Broccoli raab is of the turnip family. If it is overly bitter it’s probably because it isn’t as fresh as it should be. It should never be wilted or yellowish. Fresh raab is a delight. I have it in my garden and eat it frequently. It is productive and versatile, useful in just about any dish imaginable from risotto’s to quesidilla’s. my .02

    I’m guessing that it might just be more mature. I’ve had perfectly green, fresh, rabe and it’s still been bitter. The rabe I made this dish with was gorgeous. If it’s related to turnips, that’s probably it. Turnips are almost sweet when they are small and young, picked early in the season. As the turnips mature with the season, they get bigger and more bitter. ~Elise

  11. Zailinah

    When I was young, my mum used to say that the bitter the veggie, the better it is for your health. I’ve not heard of broccoli rabe but I should pay more attention to see if they have it in the local store here. I’d like to try this recipe if I can find it cos I think mixing it with sun dried tomatoes would do the trick of ‘reducing’ its bitterness.

  12. laura

    Would it be okay to boil the pasta in the same water used to blanch the broccoli rabe? Wasn’t sure if that would make the pasta bitter, but I’m always looking for ways to wash less dishes!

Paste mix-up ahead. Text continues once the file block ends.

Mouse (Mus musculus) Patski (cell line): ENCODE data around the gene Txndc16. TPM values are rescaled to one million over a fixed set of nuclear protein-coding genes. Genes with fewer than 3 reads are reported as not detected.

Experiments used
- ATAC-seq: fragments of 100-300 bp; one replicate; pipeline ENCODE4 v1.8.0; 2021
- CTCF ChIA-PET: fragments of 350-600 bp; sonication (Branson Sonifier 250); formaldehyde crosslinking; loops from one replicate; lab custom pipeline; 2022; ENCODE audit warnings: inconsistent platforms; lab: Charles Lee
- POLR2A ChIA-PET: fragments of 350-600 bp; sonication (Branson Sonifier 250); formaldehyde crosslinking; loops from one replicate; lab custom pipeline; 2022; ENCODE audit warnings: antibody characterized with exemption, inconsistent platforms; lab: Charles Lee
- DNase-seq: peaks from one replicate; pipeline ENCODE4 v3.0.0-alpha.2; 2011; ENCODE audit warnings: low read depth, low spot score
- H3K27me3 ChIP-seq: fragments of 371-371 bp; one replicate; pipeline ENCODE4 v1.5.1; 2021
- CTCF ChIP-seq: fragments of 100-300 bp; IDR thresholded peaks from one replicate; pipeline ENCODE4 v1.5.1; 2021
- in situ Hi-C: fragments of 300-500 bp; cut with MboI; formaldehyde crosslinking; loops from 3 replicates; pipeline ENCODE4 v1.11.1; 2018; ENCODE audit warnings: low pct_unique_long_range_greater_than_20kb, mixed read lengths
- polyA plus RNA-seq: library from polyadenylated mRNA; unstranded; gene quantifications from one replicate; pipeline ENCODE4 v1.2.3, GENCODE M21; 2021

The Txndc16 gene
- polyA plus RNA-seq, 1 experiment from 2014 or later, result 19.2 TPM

Hmm, haven’t tried that. If you do, please let us know how it turns out. ~Elise

  13. Gloria

    I love rapini (rabe, whatever). If I’m not in the mood for bitterness though, or need to tame it for whatever reason, I just cook the rapini longer. Braised with some chicken stock and garlic, maybe some crushed red peppers, it gets sweeter and mellow the way garlic does when you roast it.

  14. Marzia

    I grew up in the States, but have since returned to Italy. I now find it strange to hear Broccoli “Rape” being called bitter. I’ve never once found them bitter here. They have a definite “mustardy” taste, as Dave stated, but are definitely milder. I do, however, remember not liking them, or spinach, when living in the US. They were both too bitter for my taste. I’m delighted that neither vegetable is bitter here… perhaps a different cultivar… no matter, “Rape” are great! alone, cooked with pastas, and absolutely wonderful sauteed with olive oil, canellini beans, and chillie pepper flakes.